- publishing free software manuals
An Introduction to Python
by Guido van Rossum and Fred L. Drake, Jr.
Paperback (6"x9"), 124 pages
ISBN 0954161769
RRP £12.95 ($19.95)

Sales of this book support the Python Software Foundation! Get a printed copy>>>

4.7.2 Keyword Arguments

Functions can also be called using keyword arguments of the form keyword = value. For instance, the following function:

    def parrot(voltage, state='a stiff', action='voom',
               type='Norwegian Blue'):
        print "-- This parrot wouldn't", action,
        print "if you put", voltage, "volts through it."
        print "-- Lovely plumage, the", type
        print "-- It's", state, "!"

could be called in any of the following ways:

    parrot(action = 'VOOOOOM', voltage = 1000000)
    parrot('a thousand', state = 'pushing up the daisies')
    parrot('a million', 'bereft of life', 'jump')

but the following calls would all be invalid:

    parrot()                     # required argument missing
    parrot(voltage=5.0, 'dead')  # non-keyword argument 
                                 # following keyword
    parrot(110, voltage=220)     # duplicate value for 
                                 # argument
    parrot(actor='John Cleese')  # unknown keyword

In general, an argument list must have any positional arguments followed by any keyword arguments, where the keywords must be chosen from the formal parameter names. It's not important whether a formal parameter has a default value or not. No argument may receive a value more than once--formal parameter names corresponding to positional arguments cannot be used as keywords in the same calls. Here's an example that fails due to this restriction:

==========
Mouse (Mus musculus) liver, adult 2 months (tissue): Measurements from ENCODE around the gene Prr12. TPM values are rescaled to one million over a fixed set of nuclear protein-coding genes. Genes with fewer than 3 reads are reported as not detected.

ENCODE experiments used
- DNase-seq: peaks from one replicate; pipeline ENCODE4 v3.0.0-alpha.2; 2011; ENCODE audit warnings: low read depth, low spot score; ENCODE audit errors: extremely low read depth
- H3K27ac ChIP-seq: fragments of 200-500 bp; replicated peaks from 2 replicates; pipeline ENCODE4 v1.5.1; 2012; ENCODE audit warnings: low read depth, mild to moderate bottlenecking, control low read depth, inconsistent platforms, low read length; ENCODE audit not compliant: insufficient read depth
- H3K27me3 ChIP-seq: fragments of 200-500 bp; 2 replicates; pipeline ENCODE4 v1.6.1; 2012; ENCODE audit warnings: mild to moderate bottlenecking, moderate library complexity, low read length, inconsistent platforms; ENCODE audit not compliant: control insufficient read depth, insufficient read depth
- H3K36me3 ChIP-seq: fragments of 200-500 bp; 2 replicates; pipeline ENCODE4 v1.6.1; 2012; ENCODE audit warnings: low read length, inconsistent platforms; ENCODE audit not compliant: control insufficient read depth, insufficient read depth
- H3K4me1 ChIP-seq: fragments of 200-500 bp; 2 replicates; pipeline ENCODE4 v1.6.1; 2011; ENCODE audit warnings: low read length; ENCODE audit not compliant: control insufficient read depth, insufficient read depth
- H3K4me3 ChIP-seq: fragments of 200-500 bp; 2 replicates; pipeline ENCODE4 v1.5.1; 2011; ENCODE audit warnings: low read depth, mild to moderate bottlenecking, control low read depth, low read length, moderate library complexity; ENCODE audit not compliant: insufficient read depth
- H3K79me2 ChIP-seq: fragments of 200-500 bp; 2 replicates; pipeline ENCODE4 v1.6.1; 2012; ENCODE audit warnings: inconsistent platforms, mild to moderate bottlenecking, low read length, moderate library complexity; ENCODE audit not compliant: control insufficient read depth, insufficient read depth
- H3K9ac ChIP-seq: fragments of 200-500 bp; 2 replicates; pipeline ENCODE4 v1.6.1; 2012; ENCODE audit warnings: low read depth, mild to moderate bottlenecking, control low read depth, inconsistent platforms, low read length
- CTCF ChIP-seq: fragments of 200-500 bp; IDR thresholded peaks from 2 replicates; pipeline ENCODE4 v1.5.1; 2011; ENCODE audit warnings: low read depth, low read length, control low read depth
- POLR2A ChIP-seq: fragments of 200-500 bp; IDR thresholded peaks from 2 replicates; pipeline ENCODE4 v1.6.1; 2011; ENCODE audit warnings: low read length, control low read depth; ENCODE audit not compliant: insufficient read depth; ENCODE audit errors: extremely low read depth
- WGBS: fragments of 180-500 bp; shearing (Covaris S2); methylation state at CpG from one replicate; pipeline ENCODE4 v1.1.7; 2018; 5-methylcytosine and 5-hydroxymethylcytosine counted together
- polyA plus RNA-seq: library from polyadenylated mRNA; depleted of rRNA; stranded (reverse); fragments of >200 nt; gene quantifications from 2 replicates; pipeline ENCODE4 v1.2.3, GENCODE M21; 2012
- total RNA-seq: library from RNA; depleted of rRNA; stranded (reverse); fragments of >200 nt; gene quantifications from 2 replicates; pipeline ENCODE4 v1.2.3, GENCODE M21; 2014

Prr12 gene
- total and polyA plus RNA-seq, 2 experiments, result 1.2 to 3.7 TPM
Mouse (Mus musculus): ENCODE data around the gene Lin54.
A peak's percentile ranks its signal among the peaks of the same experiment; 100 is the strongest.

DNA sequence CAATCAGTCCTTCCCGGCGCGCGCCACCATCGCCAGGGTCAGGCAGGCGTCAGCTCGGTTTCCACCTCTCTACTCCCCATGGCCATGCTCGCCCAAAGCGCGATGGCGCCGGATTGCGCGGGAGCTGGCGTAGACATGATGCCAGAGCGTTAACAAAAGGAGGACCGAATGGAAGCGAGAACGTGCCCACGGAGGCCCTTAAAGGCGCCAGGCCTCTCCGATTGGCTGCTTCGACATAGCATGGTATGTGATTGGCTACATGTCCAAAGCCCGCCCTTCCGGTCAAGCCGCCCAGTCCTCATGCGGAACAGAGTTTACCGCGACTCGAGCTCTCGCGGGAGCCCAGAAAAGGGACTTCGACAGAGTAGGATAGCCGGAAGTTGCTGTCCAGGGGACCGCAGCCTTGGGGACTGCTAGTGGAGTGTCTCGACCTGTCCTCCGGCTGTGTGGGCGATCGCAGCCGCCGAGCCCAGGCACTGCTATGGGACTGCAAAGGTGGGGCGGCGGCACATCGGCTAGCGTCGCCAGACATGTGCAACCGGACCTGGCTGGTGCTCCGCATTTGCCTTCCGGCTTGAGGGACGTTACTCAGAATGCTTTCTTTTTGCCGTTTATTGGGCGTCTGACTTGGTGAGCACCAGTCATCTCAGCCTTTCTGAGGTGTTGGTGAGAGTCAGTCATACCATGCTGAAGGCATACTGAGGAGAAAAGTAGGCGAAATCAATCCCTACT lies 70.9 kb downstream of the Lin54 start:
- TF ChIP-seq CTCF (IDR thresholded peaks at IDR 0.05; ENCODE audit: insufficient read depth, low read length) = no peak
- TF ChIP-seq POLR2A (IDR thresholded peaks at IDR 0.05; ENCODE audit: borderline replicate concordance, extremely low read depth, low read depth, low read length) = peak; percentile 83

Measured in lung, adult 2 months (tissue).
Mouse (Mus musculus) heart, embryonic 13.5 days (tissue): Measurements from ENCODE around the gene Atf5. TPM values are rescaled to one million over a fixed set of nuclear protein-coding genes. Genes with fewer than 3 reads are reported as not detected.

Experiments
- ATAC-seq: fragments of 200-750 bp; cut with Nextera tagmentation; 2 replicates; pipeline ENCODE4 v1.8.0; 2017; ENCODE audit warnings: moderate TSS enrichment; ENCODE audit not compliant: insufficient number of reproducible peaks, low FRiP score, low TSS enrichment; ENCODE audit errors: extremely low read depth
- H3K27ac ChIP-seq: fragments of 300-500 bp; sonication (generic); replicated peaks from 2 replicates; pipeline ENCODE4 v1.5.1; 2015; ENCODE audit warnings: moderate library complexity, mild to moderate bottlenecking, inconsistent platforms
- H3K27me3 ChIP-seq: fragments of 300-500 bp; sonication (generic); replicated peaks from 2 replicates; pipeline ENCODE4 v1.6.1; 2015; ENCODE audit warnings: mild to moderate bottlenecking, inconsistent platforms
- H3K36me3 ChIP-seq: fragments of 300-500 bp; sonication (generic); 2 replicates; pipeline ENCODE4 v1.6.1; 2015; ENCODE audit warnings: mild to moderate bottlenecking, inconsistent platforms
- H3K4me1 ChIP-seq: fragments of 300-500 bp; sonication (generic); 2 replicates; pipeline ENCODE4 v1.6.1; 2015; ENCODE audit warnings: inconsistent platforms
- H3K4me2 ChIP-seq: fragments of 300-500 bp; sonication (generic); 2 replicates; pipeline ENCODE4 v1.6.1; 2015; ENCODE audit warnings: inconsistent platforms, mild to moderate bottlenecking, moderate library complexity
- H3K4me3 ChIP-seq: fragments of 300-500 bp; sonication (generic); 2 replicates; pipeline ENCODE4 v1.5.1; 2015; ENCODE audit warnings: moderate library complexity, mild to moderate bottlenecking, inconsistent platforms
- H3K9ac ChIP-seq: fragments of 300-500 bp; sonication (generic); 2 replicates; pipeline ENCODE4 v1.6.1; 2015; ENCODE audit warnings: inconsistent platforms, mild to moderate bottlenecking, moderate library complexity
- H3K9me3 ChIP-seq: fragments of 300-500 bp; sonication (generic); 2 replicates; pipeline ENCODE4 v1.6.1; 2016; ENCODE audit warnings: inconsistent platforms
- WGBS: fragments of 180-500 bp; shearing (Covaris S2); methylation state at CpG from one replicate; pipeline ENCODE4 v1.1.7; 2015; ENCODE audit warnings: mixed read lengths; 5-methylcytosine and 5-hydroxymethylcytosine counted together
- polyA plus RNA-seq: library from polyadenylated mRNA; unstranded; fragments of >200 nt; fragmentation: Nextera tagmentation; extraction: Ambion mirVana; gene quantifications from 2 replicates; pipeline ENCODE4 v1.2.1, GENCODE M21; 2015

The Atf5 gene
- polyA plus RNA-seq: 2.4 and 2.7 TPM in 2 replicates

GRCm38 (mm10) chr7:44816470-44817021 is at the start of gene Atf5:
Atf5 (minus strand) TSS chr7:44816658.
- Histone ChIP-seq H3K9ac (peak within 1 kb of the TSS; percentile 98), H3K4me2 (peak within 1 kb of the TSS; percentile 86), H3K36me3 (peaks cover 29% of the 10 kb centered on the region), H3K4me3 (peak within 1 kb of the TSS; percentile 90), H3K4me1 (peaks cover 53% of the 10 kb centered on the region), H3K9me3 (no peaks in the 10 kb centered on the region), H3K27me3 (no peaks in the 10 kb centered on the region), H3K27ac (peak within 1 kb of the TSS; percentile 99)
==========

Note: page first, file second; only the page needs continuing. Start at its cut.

>>> def function(a):
    ...     pass
    >>> function(0, a=0)
    Traceback (most recent call last):
      File "<stdin>", line 1, in ?
    TypeError: function() got multiple values for
      keyword argument 'a'

When a final formal parameter of the form **name is present, it receives a dictionary containing all keyword arguments except for those corresponding to a formal parameter. This may be combined with a formal parameter of the form *name (described in the next subsection) which receives a tuple containing the positional arguments beyond the formal parameter list. (*name must occur before **name.) For example, if we define a function like this:

    def cheeseshop(kind, *arguments, **keywords):
        print "-- Do you have any", kind, '?'
        print "-- I'm sorry, we're all out of", kind
        for arg in arguments: print arg
        print '-'*40
        keys = keywords.keys()
        for kw in keys: print kw, ':', keywords[kw]

It could be called like this:

    cheeseshop('Limburger', "It's very runny, sir.",
               "It's really very, VERY runny, sir.",
               client='John Cleese',
               shopkeeper='Michael Palin',
               sketch='Cheese Shop Sketch')

and of course it would print:

    -- Do you have any Limburger ?
    -- I'm sorry, we're all out of Limburger
    It's very runny, sir.
    It's really very, VERY runny, sir.
    client : John Cleese
    shopkeeper : Michael Palin
    sketch : Cheese Shop Sketch

Note that the sort() method of the list of keyword argument names is called before printing the contents of the keywords dictionary; if this is not done, the order in which the arguments are printed is undefined.

ISBN 0954161769An Introduction to PythonSee the print edition